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  • Writer's pictureJon Mechan

Giving and Receiving Feedback

As a leader, whether you’re the CEO of a multi-national company or a first-time manager, you will need to be able to give feedback to your teams. You’ll also have to receive it - sometimes even if you don’t want it!


There’s a ton of literature out there about how to give effective feedback - personally I keep it super simple, using the “BIG” approach.

  • Behaviour - describe the specific behaviour that you observed. What did the person say or do - or not do?

  • Impact - state the impact of the behaviour on you, others, the team, themselves

  • Going forward - request the improved behaviour you’d like to see the person demonstrate going forward. Determine how you will support and follow up on this.

You can also take a more coaching approach, and look at the impact together - “When you did X, what do you think the rest of the team felt about it?”

It’s important to address the behaviour and not the person. Making the feedback personal will only create defensiveness and is more likely to entrench them in their position.

Note that this method can be used for positive reinforcement as well - “When you presented so clearly in that meeting the other day the customers responded really well. Please continue to do that going forward!”

In fact, make sure that you don’t use feedback only in a negative context - give positive feedback to your team too. Positive recognition can go a really long way to help engender psychological safety and improve motivation and retention.


You’ll also want to ensure that feedback delivery is timely - i.e. as soon after the event as possible. If you’re giving feedback as part of an appraisal or annual review, then you should focus on broader patterns of behaviour, rather than specific incidents (although you may wish to use illustrative examples). Individual incidents should be handled at the time rather than waiting for a perioding review.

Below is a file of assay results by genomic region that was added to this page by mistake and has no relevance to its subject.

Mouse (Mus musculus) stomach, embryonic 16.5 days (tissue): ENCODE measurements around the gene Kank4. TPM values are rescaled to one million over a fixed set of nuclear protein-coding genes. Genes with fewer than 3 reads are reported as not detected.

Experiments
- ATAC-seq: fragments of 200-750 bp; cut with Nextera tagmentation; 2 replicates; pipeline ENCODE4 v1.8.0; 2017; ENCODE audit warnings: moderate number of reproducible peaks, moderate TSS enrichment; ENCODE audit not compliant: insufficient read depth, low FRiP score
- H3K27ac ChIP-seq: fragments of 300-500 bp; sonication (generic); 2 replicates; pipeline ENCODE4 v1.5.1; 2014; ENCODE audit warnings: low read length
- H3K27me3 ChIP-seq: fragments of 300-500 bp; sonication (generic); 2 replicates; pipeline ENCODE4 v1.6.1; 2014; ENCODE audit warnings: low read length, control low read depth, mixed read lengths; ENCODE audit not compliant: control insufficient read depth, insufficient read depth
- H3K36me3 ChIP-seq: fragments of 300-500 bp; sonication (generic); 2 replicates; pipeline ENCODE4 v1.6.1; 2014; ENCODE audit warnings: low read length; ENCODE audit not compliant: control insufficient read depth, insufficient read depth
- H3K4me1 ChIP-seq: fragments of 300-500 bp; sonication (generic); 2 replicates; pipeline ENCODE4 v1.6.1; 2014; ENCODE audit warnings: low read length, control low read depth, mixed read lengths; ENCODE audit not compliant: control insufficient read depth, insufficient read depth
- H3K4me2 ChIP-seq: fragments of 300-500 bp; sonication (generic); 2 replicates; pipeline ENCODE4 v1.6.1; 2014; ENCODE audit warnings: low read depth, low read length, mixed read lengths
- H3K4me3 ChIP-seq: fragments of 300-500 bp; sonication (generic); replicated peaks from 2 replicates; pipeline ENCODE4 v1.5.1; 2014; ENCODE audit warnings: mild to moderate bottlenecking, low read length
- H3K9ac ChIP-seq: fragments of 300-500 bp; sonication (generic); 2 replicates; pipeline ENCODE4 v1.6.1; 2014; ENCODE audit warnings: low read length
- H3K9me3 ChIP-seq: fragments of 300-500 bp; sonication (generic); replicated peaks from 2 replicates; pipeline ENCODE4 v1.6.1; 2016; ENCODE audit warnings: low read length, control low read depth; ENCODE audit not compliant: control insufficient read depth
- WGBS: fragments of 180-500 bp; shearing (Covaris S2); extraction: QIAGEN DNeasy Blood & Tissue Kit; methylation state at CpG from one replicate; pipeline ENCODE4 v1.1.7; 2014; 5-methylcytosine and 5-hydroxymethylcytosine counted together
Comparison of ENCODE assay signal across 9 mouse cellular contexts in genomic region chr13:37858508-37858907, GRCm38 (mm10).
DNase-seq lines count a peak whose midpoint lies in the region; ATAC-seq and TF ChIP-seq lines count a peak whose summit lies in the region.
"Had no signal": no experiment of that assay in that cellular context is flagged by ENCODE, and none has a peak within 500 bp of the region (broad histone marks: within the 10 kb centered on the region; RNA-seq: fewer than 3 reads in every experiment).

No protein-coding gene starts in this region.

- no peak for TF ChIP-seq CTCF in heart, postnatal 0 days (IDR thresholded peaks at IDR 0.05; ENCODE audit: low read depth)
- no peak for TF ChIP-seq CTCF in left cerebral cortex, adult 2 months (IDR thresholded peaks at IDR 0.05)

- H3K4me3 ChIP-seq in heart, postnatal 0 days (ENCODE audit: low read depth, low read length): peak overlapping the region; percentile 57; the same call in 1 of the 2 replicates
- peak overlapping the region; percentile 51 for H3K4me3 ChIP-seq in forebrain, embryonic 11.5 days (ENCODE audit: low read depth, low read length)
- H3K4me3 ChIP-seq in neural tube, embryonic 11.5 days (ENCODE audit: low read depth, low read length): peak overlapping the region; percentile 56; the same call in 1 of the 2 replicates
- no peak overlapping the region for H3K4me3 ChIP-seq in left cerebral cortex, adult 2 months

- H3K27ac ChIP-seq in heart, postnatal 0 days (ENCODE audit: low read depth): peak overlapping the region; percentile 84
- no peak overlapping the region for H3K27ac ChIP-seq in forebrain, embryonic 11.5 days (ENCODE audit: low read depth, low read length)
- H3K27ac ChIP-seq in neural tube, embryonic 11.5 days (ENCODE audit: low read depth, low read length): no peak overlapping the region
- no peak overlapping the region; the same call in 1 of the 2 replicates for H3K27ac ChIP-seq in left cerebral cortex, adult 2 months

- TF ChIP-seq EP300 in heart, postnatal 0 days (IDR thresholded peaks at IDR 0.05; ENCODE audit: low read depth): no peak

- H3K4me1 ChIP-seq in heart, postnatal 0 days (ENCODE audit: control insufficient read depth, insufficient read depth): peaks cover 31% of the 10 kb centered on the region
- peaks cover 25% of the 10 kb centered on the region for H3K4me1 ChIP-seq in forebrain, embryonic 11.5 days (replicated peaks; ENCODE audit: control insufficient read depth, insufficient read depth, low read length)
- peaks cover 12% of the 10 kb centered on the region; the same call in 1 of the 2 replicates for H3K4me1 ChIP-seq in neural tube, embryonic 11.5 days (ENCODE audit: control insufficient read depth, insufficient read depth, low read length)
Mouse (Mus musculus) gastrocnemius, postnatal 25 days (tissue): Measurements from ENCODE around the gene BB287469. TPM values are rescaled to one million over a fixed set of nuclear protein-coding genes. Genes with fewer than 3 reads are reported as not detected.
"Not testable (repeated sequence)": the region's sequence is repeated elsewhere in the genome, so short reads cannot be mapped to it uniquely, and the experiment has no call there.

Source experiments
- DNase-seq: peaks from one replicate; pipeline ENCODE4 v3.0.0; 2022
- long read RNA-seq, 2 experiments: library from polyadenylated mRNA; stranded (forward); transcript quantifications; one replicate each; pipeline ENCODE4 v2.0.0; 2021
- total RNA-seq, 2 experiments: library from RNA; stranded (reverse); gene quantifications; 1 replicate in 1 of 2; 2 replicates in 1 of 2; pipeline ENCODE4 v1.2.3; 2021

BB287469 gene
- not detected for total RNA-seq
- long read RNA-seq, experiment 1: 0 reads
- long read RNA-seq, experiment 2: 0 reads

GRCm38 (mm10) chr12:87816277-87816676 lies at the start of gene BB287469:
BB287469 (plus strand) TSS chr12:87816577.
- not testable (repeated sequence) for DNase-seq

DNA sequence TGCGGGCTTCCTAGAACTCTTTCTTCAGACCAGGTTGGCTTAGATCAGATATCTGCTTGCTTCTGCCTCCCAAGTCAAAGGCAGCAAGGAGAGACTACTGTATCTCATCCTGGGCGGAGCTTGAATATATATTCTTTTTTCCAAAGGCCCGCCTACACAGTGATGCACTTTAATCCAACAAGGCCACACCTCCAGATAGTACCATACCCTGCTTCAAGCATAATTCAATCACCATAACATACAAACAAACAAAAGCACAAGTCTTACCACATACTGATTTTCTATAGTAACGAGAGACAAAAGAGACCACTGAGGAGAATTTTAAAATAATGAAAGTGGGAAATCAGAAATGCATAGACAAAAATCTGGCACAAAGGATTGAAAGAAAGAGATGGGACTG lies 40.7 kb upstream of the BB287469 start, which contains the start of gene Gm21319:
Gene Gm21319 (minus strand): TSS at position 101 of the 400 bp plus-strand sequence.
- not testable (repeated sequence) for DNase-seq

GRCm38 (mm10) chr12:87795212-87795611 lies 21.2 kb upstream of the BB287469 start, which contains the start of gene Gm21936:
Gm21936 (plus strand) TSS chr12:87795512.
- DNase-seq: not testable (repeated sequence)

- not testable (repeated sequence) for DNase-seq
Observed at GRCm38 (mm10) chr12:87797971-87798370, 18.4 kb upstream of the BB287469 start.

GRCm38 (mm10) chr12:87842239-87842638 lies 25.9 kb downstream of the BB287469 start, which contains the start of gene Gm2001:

Giving and Receiving...


In a leadership role you will get lots of both direct and indirect feedback. The important thing to remember is that these are data points - you don’t necessarily want to change what you do based on every single thing that you hear.

However, you will want to keep an eye out for weak signals - for example, you might have a valued high-performing team member who seems a little demotivated or quieter than usual lately. That’s a form of indirect feedback that you should look out for and try to address. In a case like that, if you wait for them to raise something as a problem, or worse, tell you they’re leaving for another company, it could be too late to do anything meaningful about it.

My golden rule when receiving feedback - and this might be a bit controversial - is don’t take criticism from someone you wouldn’t take advice from. The more senior your role the more you’ll have to have courage in your own convictions.

That said, it is important to ask for feedback, and remain open to receiving it - either directly or through surveys, 360 mechanisms, etc., - and consider whether you want to make adjustments based on that. It’s easy to get defensive but there’s no harm in taking the feedback and considering what actions you might take based on it.

I try to take a ‘good faith’ approach - i.e. I assume that those giving the feedback are doing so in good faith, and so there’s something there to look into, otherwise they wouldn’t have mentioned it.

So, to follow my own advice, give me some feedback - what do you think about this (or any other of my articles)? Send me an email at

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